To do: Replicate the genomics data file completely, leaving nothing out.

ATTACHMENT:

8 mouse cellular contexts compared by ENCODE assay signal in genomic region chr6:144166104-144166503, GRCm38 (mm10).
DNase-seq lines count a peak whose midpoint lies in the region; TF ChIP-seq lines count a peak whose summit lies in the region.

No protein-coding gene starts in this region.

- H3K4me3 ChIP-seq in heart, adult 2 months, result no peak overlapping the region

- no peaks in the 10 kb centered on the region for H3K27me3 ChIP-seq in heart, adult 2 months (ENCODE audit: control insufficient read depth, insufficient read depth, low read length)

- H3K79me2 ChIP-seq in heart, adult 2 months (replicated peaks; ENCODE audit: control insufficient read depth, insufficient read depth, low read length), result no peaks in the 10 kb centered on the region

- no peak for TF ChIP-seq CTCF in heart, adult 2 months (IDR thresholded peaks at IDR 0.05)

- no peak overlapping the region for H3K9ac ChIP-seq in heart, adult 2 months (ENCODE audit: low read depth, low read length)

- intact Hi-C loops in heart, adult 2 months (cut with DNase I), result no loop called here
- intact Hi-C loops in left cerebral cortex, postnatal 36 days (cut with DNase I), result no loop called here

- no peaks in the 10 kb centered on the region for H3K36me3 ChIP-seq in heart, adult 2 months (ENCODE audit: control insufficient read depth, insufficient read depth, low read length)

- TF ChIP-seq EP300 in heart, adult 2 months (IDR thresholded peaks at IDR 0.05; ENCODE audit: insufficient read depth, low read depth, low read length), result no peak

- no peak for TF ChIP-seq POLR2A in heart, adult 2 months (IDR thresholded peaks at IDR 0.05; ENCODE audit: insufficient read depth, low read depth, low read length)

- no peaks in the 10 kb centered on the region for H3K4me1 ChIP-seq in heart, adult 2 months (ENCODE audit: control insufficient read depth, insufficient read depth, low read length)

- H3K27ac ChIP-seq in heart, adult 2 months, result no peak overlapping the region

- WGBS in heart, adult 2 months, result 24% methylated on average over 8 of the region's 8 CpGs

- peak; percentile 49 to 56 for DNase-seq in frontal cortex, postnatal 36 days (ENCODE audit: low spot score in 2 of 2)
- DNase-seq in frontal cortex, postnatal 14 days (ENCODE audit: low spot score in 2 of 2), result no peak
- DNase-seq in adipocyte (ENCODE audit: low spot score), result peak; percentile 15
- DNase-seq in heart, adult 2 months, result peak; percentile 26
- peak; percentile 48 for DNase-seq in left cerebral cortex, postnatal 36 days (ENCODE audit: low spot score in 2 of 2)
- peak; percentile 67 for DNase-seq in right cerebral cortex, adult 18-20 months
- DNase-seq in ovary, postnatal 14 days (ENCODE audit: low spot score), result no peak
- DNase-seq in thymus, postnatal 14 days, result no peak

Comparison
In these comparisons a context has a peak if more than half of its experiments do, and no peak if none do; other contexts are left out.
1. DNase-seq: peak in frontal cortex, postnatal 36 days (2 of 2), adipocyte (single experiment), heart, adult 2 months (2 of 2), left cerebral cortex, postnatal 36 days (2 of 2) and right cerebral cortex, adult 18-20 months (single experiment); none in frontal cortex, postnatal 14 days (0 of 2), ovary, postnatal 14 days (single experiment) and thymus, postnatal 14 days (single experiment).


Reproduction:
8 mouse cellular contexts compared by ENCODE assay signal in genomic region chr6:144166104-144166503, GRCm38 (mm10).
DNase-seq lines count a peak whose midpoint lies in the region; TF ChIP-seq lines count a peak whose summit lies in the region.

No protein-coding gene starts in this region.

- H3K4me3 ChIP-seq in heart, adult 2 months, result no peak overlapping the region

- no peaks in the 10 kb centered on the region for H3K27me3 ChIP-seq in heart, adult 2 months (ENCODE audit: control insufficient read depth, insufficient read depth, low read length)

- H3K79me2 ChIP-seq in heart, adult 2 months (replicated peaks; ENCODE audit: control insufficient read depth, insufficient read depth, low read length), result no peaks in the 10 kb centered on the region

- no peak for TF ChIP-seq CTCF in heart, adult 2 months (IDR thresholded peaks at IDR 0.05)

- no peak overlapping the region for H3K9ac ChIP-seq in heart, adult 2 months (ENCODE audit: low read depth, low read length)

- intact Hi-C loops in heart, adult 2 months (cut with DNase I), result no loop called here
- intact Hi-C loops in left cerebral cortex, postnatal 36 days (cut with DNase I), result no loop called here

- no peaks in the 10 kb centered on the region for H3K36me3 ChIP-seq in heart, adult 2 months (ENCODE audit: control insufficient read depth, insufficient read depth, low read length)

- TF ChIP-seq EP300 in heart, adult 2 months (IDR thresholded peaks at IDR 0.05; ENCODE audit: insufficient read depth, low read depth, low read length), result no peak

- no peak for TF ChIP-seq POLR2A in heart, adult 2 months (IDR thresholded peaks at IDR 0.05; ENCODE audit: insufficient read depth, low read depth, low read length)

- no peaks in the 10 kb centered on the region for H3K4me1 ChIP-seq in heart, adult 2 months (ENCODE audit: control insufficient read depth, insufficient read depth, low read length)

- H3K27ac ChIP-seq in heart, adult 2 months, result no peak overlapping the region

- WGBS in heart, adult 2 months, result 24% methylated on average over 8 of the region's 8 CpGs

- peak; percentile 49 to 56 for DNase-seq in frontal cortex, postnatal 36 days (ENCODE audit: low spot score in 2 of 2)
- DNase-seq in frontal cortex, postnatal 14 days (ENCODE audit: low spot score in 2 of 2), result no peak
- DNase-seq in adipocyte (ENCODE audit: low spot score), result peak; percentile 15
- DNase-seq in heart, adult 2 months, result peak; percentile 26
- peak; percentile 48 for DNase-seq in left cerebral cortex, postnatal 36 days (ENCODE audit: low spot score in 2 of 2)
- peak; percentile 67 for DNase-seq in right cerebral cortex, adult 18-20 months
- DNase-seq in ovary, postnatal 14 days (ENCODE audit: low spot score), result no peak
- DNase-seq in thymus, postnatal 14 days, result no peak

Comparison
In these comparisons a context has a peak if more than half of its experiments do, and no peak if none do; other contexts are left out.
1. DNase-seq: peak in frontal cortex, postnatal 36 days (2 of 2), adipocyte (single experiment), heart, adult 2 months (2 of 2), left cerebral cortex, postnatal 36 days (2 of 2) and right cerebral cortex, adult 18-20 months (single experiment); none in frontal cortex, postnatal 14 days (0 of 2), ovary, postnatal 14 days (single experiment) and thymus, postnatal 14 days (single experiment).